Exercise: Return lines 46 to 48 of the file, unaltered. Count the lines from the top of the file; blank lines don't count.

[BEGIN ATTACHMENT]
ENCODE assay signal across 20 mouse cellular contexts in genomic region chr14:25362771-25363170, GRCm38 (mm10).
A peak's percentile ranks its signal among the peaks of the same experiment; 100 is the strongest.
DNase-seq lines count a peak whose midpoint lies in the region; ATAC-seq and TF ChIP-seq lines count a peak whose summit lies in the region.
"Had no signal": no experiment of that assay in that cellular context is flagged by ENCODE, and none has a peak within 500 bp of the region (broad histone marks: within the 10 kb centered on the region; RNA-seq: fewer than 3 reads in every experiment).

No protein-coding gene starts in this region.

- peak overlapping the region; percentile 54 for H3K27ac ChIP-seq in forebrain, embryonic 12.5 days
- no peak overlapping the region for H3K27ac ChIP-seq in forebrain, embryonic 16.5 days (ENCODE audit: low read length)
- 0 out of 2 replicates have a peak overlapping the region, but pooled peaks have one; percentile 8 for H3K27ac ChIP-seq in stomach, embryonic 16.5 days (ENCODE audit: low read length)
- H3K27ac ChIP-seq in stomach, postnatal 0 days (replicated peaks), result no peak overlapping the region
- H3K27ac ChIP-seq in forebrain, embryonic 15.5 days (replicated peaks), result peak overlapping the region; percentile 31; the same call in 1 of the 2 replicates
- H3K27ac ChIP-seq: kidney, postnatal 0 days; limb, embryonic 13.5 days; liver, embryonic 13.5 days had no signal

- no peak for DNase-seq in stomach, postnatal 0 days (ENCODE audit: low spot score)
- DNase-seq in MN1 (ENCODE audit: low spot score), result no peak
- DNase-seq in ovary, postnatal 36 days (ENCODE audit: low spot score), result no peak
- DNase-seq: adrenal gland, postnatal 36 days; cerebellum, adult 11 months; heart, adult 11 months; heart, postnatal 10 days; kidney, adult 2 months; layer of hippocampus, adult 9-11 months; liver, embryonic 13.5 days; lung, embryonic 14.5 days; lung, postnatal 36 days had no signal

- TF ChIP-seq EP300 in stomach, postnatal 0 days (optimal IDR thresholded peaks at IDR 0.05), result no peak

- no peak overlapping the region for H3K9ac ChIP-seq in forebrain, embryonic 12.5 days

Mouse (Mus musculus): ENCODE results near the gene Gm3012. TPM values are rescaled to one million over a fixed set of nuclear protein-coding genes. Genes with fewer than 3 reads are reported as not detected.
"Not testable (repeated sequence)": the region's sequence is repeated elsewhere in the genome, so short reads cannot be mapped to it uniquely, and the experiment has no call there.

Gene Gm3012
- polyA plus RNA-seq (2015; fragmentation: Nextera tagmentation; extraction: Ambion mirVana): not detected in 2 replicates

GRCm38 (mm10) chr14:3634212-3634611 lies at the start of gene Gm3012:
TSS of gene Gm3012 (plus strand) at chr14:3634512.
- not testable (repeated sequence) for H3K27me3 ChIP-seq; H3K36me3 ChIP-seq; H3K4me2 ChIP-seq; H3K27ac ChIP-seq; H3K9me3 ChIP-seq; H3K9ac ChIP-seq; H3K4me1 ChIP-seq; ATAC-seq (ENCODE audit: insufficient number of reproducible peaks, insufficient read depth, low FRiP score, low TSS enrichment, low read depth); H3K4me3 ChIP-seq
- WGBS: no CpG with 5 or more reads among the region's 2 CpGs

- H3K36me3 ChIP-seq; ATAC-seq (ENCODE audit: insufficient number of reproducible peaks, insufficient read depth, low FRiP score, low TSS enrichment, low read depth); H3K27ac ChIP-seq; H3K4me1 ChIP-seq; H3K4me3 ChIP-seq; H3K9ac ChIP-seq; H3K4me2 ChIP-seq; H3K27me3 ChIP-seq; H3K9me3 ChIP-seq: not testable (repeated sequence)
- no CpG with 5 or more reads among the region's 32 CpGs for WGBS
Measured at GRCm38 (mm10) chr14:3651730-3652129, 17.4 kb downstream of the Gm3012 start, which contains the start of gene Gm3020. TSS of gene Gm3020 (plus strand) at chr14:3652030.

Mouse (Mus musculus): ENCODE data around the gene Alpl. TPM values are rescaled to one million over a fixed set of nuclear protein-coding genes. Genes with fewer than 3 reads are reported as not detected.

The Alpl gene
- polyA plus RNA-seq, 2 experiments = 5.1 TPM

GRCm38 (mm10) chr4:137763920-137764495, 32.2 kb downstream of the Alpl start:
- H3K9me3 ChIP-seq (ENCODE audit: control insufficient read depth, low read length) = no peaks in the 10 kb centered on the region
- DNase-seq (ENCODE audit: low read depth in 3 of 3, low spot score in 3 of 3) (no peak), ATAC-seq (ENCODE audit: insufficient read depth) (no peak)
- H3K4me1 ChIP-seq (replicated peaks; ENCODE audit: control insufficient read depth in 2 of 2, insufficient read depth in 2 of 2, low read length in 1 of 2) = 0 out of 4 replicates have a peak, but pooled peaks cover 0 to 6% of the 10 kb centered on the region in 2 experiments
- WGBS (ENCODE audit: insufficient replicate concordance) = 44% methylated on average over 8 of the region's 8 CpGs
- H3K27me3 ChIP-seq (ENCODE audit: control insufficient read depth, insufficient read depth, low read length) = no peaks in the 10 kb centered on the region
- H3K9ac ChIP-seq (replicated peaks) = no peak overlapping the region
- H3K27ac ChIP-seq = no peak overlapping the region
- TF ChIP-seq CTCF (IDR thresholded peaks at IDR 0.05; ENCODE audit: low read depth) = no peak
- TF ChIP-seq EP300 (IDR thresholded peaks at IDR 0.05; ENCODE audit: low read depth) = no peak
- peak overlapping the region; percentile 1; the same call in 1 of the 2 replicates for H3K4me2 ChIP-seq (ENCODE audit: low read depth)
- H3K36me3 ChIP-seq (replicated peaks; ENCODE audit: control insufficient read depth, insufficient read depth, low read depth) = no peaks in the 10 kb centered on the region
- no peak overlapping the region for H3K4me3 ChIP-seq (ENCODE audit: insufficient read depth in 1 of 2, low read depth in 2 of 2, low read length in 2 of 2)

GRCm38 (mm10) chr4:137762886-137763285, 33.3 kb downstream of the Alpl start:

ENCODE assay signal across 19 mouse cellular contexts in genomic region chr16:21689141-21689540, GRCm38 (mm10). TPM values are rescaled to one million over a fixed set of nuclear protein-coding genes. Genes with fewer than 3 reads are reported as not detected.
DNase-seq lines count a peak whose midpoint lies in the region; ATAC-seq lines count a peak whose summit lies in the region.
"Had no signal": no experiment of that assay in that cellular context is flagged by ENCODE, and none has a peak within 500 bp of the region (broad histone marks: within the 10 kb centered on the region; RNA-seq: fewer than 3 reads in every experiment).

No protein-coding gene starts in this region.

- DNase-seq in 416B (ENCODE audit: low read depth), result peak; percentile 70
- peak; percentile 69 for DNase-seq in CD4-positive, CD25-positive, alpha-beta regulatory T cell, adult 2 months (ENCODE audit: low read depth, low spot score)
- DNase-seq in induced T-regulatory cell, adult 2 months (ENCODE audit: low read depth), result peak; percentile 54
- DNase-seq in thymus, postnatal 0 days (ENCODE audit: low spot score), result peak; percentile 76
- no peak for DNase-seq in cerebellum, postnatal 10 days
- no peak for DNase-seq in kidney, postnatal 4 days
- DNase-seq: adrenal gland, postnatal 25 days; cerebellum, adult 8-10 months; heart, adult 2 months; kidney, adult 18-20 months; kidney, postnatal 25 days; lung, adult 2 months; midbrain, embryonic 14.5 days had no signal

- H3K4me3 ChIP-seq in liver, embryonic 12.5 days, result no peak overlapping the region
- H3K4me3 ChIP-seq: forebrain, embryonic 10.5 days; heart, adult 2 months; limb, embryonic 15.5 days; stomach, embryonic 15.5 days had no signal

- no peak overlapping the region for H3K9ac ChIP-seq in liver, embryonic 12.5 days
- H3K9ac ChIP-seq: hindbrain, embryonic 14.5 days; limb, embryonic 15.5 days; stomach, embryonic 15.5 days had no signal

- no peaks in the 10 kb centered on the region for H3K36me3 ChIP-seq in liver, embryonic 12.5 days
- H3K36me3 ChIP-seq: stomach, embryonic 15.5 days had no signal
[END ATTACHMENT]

ENCODE assay signal across 19 mouse cellular contexts in genomic region chr16:21689141-21689540, GRCm38 (mm10). TPM values are rescaled to one million over a fixed set of nuclear protein-coding genes. Genes with fewer than 3 reads are reported as not detected.
DNase-seq lines count a peak whose midpoint lies in the region; ATAC-seq lines count a peak whose summit lies in the region.
"Had no signal": no experiment of that assay in that cellular context is flagged by ENCODE, and none has a peak within 500 bp of the region (broad histone marks: within the 10 kb centered on the region; RNA-seq: fewer than 3 reads in every experiment).